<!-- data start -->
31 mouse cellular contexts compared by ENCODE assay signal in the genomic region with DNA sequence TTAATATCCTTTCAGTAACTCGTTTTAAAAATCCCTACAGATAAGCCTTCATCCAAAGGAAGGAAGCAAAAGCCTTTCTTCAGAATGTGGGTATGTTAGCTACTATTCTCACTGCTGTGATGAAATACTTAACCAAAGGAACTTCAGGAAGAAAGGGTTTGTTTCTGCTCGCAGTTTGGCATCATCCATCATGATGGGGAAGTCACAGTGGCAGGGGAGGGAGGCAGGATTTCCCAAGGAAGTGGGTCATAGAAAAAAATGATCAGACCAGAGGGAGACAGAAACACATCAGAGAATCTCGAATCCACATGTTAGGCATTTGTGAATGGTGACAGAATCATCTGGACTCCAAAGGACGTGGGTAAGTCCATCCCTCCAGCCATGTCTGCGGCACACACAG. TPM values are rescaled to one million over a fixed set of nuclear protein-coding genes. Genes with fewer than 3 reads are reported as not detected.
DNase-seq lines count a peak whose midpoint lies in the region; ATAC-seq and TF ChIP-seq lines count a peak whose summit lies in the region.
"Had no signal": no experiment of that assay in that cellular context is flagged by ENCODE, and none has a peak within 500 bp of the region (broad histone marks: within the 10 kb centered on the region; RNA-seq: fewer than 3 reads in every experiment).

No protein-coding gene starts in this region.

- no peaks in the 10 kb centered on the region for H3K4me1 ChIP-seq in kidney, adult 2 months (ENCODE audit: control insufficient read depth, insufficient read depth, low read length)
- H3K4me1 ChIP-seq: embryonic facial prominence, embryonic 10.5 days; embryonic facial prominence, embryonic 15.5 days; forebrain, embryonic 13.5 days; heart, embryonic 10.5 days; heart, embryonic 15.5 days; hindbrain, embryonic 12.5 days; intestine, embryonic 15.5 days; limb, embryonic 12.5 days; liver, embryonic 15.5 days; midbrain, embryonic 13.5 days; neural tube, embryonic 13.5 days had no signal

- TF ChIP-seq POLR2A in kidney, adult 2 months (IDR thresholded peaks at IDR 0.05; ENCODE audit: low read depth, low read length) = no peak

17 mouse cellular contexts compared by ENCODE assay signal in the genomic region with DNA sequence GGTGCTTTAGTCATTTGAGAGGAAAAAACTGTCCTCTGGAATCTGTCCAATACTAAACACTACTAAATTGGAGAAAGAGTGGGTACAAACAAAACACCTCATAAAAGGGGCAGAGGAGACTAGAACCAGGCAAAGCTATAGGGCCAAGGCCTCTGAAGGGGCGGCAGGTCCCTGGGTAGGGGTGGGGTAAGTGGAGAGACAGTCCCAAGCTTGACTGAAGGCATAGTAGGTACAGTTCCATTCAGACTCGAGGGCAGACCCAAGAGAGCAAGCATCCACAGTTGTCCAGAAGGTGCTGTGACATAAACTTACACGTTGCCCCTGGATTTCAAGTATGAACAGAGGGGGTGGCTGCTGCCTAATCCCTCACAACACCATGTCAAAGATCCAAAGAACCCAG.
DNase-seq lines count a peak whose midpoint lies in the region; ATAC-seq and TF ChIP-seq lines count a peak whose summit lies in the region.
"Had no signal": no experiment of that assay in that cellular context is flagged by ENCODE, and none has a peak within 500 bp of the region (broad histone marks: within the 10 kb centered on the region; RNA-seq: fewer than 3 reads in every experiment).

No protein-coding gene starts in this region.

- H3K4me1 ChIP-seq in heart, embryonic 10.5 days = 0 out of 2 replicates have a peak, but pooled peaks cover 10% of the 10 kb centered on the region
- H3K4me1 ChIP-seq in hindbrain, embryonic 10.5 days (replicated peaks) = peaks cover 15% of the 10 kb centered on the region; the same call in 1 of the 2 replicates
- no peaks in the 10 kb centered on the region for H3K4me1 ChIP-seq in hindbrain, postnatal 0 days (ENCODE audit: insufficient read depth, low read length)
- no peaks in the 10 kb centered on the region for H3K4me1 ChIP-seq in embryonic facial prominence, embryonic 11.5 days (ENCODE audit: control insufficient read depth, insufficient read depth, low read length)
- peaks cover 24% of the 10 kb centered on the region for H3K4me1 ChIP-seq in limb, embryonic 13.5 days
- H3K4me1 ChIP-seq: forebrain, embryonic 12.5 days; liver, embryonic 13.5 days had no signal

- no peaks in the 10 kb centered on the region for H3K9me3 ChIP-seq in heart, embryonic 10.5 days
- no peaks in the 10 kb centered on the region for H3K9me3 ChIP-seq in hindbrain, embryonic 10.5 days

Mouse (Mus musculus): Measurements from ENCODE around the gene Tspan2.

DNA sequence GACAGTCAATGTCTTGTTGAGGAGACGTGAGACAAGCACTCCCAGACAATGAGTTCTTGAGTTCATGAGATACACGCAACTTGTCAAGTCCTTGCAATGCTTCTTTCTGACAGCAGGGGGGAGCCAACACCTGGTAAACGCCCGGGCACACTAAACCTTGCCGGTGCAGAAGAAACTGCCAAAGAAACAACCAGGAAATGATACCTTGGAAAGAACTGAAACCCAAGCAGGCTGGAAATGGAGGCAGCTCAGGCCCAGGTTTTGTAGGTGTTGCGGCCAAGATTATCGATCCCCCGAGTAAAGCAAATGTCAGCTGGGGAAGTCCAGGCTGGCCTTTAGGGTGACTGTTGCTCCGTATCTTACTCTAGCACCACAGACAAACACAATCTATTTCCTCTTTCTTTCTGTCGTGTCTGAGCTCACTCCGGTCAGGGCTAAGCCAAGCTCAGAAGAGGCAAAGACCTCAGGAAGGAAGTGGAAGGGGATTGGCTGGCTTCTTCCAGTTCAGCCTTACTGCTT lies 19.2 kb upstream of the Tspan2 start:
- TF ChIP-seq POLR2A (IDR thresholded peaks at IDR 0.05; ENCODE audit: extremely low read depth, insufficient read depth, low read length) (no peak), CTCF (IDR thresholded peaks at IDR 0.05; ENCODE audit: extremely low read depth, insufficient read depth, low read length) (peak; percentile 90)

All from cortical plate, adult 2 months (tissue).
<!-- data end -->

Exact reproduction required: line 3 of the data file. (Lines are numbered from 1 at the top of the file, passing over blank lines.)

"Had no signal": no experiment of that assay in that cellular context is flagged by ENCODE, and none has a peak within 500 bp of the region (broad histone marks: within the 10 kb centered on the region; RNA-seq: fewer than 3 reads in every experiment).